Wednesday 29 January 2014, 1.00PM to 2.00pm
Speaker(s): Rod McCrorie, University of St Andrews
This paper provides a systematic investigation of the empirical properties of a range of key commodity futures prices, providing a robust evidence base upon which to assess various explanations of commodity futures price movements. We utilize the new statistical methodology proposed by Phillips, Wu and Yu (2011, International Economic Review 52, 210-226) and Phillips and Yu (2011, Quantitative Economics 2, 455-491) that allows date-stamping of the origination and collapse of bubbles, in a form where critical values are robustified to allow for possibly different data spans and sampling frequencies. Our substantive findings are that commodity futures markets are prone to bubble-like phenomena and were especially so during the financial crisis in late 2007 and early 2008. We identify bubbles around that time in energy, grains, and oils and oilseeds, but not in livestock or softs; and the bubbles lasted for up to six months. Our key finding is that bubble incidence is more closely related to the supply and demand for market fundamentals than it is to financialization. We conclude that the evidence base that underlies regulators’ actions in the light of the financial crisis “to diminish, eliminate, or prevent excessive speculation” in commodity futures markets is only weakly supportive at best.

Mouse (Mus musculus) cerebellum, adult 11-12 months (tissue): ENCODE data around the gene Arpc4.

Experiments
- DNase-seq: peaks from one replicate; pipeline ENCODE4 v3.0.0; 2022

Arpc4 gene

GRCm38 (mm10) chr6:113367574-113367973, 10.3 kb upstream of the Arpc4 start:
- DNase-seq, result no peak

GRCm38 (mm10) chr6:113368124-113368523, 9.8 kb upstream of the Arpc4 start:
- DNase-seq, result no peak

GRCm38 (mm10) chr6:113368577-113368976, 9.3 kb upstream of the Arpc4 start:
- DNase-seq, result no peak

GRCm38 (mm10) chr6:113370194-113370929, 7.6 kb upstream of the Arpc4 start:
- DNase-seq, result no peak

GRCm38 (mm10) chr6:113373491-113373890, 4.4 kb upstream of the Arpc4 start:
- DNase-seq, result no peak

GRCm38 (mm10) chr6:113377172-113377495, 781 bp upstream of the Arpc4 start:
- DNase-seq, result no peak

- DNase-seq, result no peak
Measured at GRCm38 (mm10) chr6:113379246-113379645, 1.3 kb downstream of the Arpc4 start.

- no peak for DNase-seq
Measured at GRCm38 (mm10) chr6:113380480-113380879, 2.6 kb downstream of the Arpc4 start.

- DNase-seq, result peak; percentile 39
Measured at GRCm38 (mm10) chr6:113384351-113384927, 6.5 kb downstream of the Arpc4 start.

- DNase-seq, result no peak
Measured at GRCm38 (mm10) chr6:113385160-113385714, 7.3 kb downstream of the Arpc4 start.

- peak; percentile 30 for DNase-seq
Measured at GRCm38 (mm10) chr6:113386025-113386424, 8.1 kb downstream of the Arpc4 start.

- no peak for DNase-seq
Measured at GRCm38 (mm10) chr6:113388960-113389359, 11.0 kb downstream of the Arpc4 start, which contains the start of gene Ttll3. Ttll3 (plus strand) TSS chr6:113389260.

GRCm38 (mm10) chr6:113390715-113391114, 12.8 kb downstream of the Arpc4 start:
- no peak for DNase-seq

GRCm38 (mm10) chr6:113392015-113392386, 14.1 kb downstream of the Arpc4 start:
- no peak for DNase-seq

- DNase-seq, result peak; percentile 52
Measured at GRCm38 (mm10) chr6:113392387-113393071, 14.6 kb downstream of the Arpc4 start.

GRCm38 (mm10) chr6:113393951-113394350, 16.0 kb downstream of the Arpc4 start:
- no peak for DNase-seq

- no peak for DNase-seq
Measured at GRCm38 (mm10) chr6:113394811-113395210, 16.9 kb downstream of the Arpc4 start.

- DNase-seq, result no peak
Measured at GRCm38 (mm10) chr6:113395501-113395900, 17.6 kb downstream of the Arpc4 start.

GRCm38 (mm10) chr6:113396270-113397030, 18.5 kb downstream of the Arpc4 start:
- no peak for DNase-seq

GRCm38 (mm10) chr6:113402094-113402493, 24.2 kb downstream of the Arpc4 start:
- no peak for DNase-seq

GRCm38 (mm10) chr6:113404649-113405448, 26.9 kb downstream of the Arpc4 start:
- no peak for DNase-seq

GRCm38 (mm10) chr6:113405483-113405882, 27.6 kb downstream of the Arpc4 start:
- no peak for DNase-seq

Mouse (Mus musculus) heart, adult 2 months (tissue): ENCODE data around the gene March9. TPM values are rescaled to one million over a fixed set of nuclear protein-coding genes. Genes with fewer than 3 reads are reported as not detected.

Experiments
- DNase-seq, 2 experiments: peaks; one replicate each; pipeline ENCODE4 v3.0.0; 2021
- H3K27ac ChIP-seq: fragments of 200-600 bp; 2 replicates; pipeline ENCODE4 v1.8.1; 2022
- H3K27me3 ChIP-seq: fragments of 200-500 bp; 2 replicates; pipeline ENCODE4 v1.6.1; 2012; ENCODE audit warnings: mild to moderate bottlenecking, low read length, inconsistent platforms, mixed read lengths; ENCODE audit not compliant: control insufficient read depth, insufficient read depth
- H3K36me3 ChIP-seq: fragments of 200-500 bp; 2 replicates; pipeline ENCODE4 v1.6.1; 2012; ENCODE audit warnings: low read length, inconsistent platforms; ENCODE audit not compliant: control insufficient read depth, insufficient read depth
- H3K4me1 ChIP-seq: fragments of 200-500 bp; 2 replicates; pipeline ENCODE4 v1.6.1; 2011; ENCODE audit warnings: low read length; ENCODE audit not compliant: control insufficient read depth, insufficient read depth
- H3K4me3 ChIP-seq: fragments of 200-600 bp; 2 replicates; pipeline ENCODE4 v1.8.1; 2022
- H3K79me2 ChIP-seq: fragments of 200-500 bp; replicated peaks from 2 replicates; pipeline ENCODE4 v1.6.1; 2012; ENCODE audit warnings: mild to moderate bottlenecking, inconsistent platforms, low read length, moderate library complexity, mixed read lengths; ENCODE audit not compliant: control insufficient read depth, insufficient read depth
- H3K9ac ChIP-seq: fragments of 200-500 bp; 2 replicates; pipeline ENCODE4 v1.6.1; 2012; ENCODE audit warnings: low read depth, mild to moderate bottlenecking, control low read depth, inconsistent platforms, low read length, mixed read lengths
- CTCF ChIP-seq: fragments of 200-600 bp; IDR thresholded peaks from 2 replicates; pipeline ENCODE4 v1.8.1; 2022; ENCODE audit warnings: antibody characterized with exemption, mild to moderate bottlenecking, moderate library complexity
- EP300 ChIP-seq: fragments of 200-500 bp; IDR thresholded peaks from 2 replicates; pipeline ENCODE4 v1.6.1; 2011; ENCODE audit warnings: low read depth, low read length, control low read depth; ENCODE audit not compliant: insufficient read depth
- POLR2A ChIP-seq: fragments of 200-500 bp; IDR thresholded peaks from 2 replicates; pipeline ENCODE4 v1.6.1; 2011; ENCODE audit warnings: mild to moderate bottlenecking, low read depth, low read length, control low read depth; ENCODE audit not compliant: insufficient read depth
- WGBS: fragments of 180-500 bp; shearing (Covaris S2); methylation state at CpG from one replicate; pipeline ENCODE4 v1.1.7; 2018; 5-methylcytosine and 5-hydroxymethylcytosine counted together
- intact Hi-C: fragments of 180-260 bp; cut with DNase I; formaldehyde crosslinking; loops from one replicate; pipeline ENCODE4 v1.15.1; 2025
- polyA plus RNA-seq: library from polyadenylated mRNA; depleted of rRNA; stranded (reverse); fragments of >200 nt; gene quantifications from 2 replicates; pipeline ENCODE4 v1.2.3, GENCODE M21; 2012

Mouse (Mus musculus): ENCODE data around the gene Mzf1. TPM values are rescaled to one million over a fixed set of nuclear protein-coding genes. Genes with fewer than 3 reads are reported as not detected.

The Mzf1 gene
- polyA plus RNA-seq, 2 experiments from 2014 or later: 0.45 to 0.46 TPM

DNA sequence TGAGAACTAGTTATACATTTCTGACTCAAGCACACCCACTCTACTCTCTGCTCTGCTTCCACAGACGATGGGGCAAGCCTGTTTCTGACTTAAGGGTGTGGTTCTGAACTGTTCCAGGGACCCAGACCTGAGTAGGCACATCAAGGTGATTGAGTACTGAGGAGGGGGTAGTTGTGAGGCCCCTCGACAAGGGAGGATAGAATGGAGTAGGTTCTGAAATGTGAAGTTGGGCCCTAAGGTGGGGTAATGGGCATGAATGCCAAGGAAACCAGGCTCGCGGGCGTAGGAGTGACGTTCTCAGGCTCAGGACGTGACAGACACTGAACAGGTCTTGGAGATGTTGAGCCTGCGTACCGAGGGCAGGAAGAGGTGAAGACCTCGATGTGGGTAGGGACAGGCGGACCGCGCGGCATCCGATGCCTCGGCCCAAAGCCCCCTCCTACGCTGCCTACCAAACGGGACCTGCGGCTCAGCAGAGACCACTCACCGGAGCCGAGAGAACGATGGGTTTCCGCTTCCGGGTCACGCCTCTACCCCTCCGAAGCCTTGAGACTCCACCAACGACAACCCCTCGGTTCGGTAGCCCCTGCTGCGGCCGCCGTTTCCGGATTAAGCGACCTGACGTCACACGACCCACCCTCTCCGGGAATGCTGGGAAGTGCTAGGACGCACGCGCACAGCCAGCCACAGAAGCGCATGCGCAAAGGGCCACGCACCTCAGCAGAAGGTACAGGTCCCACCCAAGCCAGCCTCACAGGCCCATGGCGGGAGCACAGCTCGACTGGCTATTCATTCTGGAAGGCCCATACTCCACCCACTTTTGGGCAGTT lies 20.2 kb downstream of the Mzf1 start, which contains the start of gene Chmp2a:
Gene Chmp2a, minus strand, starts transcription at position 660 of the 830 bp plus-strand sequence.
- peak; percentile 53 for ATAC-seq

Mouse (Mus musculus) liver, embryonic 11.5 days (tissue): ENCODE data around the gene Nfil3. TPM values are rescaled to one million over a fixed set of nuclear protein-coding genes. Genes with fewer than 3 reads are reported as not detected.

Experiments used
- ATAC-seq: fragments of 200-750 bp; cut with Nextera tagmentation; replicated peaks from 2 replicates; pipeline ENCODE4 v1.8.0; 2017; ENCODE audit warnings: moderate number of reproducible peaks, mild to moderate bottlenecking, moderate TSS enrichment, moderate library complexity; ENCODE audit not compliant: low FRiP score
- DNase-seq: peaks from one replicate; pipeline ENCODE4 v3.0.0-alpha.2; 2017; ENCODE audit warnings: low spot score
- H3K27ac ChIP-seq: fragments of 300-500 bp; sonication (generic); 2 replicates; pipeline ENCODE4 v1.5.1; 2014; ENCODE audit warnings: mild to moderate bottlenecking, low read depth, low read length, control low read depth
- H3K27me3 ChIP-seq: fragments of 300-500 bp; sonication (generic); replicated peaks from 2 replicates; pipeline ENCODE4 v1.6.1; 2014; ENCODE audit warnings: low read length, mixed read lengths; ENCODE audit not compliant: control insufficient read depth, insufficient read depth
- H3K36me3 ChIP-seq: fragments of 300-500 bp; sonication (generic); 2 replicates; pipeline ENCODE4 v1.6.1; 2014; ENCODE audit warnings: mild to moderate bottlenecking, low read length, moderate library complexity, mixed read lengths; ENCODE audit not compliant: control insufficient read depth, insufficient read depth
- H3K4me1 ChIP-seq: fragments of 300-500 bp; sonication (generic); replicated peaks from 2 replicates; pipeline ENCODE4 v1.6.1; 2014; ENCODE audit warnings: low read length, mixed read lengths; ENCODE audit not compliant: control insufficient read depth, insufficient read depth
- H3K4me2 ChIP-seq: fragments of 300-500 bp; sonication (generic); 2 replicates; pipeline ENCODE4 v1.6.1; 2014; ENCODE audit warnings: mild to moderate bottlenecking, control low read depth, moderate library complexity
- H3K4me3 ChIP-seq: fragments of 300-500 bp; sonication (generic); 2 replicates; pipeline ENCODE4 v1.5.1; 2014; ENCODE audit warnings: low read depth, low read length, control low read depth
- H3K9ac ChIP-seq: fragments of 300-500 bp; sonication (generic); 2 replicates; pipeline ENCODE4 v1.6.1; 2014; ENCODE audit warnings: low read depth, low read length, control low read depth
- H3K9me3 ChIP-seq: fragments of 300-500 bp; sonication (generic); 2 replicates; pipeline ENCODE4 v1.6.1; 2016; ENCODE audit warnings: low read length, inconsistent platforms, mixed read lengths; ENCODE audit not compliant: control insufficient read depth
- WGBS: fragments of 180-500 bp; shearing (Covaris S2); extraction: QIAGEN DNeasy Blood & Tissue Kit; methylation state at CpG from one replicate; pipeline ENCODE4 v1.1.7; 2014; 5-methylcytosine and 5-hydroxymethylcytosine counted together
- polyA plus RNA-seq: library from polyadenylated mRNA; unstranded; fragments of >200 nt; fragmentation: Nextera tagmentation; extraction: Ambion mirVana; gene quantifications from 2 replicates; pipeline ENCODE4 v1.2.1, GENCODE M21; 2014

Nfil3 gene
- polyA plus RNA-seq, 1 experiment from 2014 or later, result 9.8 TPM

Location: ARRC Auditorium (A/RC/014)